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8th November 2017

Review: Hollie McNish & Jackie Hagan at the Manchester Literature Festival

Poetry double bill as rising stars Hollie McNish and Jackie Hagan perform at Manchester Literature Festival

The evening of Thursday the 19th October was particularly wet and cold, but spirits were not dampened as people arrived with eager anticipation for an evening of poetry with Hollie McNish and Jackie Hagan at Manchester’s Central Library. Decorated with fairy lights, the library’s performance space provided an intimate setting for the sold-out Manchester Literature Festival event.

To begin the evening, host Naomi Frisby (The Writes of Woman) informed the audience of the layout of the event, before introducing Jackie Hagan’s colourful set.

The poet, playwright and comedian, instantly put the audience at ease and set the tone for the evening as she took what remained in the bottle of wine her and McNish had been given and urged the audience to pass it around and take “a swig”. This communal act had a similar effect that performance poetry does in uniting the room in a shared experience, beginning what will be a night of informality and laughter.

Hagan introduced her first poem of the evening by describing her encounter with an old woman called Edna she met in hospital when having her leg amputated in 2013, who looked “like a threadbare tennis ball with eyes”.

Hagan’s comical, yet meaningful advice poem, You Can’t See Through Another Man’s Eyelids, captured what she has learnt so far on her journey and touches on how her amputation caused her to gain perspective on life. Initially embarrassed about her prosthetic leg, Hagan now actively embraces it, calling it her “glorified stick” and adorning it in glitter and lights.

In her chatty Liverpudlian accent, Hagan also explored ideas surrounding class and poverty, approaching the subject from what she believes is an “uncommon” view, and took her ten years of writing to write about.

Her fierce use of humour teamed with passionate insight about working-class life is portrayed in her brilliant delivery of her poem: I am Not Daniel Blake, a new poem from her solo show This is Not a Safe Space which she will be performing at Manchester’s Contact Theatre later this month.

The set ended with the audience in hysterics as Hagan performed “stump puppetry”, taking a marker pen and drawing eyes on her stump. For her finale, she then downed a glass of wine from her prophetic leg, winning Mancunian approval.

Jackie Hagan’s set seemed like a hard act to follow, but as the host, Naomi, admitted as she introduced Hollie McNish, she cannot think of any poet better able to follow, other than Hollie. McNish’s debut collection

McNish’s debut collection Nobody Told Me was the winner of the Ted Hughes Award for New Work in Poetry 2016 and its honest discussion of motherhood is perhaps why many of the audience were present. However, McNish this evening instead read from her new collection Plum.

Plum, the first of McNish’s works to be published by Picador, merges her recent writings and memories with poetry she wrote as a teenager- conflating the past and the present in a candid look at life and the discoveries that are made as one grows up.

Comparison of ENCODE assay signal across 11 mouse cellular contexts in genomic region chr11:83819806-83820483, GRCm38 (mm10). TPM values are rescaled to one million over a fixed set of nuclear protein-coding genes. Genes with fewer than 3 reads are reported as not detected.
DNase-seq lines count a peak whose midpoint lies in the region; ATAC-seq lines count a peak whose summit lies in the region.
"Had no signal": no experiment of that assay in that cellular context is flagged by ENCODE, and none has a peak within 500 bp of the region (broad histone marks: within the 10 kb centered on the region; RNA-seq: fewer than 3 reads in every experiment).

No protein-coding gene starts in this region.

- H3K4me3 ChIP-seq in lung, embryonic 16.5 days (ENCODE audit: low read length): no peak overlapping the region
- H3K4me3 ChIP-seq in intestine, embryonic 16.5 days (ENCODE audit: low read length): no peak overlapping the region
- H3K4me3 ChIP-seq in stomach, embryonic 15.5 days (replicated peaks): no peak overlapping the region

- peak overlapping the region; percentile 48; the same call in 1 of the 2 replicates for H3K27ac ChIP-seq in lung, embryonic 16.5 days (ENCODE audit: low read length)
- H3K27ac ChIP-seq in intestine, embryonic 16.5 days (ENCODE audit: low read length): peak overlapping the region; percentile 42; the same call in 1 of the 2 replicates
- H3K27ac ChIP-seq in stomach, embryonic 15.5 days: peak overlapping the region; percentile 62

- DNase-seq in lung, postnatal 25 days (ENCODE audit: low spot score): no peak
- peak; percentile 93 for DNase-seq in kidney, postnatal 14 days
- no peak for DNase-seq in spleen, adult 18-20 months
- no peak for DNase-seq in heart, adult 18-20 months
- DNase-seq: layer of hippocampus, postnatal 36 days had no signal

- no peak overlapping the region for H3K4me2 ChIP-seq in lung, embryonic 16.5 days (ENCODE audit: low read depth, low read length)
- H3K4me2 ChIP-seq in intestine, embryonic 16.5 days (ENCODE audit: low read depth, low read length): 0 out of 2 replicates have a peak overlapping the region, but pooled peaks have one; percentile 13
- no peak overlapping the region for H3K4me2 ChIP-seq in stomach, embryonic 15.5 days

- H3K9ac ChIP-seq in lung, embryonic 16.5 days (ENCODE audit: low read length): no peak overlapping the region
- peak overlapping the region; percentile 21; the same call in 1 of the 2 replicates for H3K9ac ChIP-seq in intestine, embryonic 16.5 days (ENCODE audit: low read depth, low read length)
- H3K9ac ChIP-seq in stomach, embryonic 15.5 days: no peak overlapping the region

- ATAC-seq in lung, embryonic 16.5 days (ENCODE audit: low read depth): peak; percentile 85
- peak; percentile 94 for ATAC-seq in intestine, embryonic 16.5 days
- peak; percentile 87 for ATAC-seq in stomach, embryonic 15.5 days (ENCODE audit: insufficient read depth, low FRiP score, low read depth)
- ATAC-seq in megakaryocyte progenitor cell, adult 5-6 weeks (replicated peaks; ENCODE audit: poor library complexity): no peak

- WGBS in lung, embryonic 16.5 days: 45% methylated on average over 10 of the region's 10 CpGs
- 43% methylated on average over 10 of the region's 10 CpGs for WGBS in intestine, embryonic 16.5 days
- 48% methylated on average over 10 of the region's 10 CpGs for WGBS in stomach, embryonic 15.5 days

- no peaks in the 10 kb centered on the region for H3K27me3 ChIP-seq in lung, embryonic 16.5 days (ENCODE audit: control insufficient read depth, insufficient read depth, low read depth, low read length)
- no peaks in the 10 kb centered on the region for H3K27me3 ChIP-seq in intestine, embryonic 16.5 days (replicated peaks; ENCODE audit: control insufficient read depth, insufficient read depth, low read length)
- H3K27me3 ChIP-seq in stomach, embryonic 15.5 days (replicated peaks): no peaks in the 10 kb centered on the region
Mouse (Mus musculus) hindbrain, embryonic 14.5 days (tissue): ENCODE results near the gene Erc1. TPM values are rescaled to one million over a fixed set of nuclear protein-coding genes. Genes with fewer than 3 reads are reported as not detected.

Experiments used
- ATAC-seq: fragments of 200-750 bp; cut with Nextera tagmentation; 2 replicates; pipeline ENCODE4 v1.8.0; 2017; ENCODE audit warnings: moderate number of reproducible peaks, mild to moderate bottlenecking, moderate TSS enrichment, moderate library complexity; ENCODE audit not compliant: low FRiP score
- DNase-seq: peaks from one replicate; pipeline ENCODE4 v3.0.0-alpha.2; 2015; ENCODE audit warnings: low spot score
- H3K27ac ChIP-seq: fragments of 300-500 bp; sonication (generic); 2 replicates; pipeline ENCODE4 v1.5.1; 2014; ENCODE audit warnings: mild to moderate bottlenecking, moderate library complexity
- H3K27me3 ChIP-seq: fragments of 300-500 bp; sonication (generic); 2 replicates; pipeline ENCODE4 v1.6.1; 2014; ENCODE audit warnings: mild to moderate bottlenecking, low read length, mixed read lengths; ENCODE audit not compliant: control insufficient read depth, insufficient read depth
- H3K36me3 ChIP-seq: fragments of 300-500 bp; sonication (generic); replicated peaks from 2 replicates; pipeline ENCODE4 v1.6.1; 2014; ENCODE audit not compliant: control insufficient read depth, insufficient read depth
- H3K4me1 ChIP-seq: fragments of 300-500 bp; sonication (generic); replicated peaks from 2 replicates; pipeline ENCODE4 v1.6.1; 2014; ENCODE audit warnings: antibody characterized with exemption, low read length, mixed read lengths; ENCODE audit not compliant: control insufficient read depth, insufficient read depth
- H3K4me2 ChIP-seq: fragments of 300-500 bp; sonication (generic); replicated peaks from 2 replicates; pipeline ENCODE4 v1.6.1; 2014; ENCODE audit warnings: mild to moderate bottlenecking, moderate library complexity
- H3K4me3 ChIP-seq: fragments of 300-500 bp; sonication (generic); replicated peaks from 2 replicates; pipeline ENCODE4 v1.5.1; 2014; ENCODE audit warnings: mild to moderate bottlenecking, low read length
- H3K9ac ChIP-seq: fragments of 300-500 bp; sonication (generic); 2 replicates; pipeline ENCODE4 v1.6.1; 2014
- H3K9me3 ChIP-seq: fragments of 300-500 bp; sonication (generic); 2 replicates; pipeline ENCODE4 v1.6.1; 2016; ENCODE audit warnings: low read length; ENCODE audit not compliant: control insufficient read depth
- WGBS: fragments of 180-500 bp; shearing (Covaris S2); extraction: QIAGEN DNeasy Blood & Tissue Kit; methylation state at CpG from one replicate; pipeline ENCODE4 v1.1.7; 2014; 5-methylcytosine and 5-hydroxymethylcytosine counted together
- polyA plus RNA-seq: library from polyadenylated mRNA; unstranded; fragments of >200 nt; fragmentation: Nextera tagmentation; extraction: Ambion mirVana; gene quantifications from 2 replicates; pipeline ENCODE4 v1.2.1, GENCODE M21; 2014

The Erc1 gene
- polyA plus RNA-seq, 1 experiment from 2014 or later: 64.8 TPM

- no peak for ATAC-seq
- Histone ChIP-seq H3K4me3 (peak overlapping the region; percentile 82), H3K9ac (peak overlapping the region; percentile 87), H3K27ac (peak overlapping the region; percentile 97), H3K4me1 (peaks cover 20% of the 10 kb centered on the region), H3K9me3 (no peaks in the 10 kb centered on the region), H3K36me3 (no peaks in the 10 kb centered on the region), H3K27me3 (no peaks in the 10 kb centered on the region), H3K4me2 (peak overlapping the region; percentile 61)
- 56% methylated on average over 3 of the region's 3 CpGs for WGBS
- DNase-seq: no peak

Like Hagan, McNish was instantly likeable, addressing the audience like a close friend with a casual “Hiya”. A poem on hand jobs fittingly called Yanking begins McNish’s set, based on growing up aged 14 and dedicated to a friend who, McNish joked, gave a hand job that resulted in a trip to hospital.

Compelling honesty of personal experiences and memories from childhood to attempted adulthood accompanied by a natural humour are what allows the works to be highly accessible. The audience is not alienated by the personal content of the poems in the collection but instead invited to relate and celebrate the ups and downs that occur as we discover ourselves and the ways of the world.

The pressure to fit social norms is a theme that runs through many of the poems. McNish’s performance of Beautiful was particularly powerful and left the audience in silent contemplation. In the poem, McNish questions ”what they mean by beautiful” as her friends discuss and compare themselves to “The beauty of Victoria Beckham”, struggling to accept their own natural body, and embrace the unmaterialistic beauty that McNish believes exists in the world.

McNish’s then performs Aspiration — a poem fuelled by her recognition that watching Grand Designs and witnessing people being told they were brave for paying for a barn conversion was making her feel like a “total f-ing failure”. McNish may not “write in order to be funny”, but one cannot help but laugh frequently throughout the reading of the collection.

At the end of the evening, the rush to the merchandise stand indicated the effect the poets had upon the audience. The evening seemed too short with the audience left wanting to hear more from the two poets, who luckily stay to chat and sign books.

The truly powerful performance poetry of Hollie McNish and Jackie Hagan is made accessible through the friendly relationship they form with the audience. Sharing their brutally honest personal views and sometimes embarrassing or uncomfortable experiences, both address social issues, whilst encouraging that life should be celebrated.

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